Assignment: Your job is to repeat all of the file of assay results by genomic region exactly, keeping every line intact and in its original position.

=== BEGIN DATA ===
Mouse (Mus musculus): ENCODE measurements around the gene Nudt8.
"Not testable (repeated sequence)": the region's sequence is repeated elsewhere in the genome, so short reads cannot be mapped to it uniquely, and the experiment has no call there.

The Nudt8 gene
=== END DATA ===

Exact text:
Mouse (Mus musculus): ENCODE measurements around the gene Nudt8.
"Not testable (repeated sequence)": the region's sequence is repeated elsewhere in the genome, so short reads cannot be mapped to it uniquely, and the experiment has no call there.

The Nudt8 gene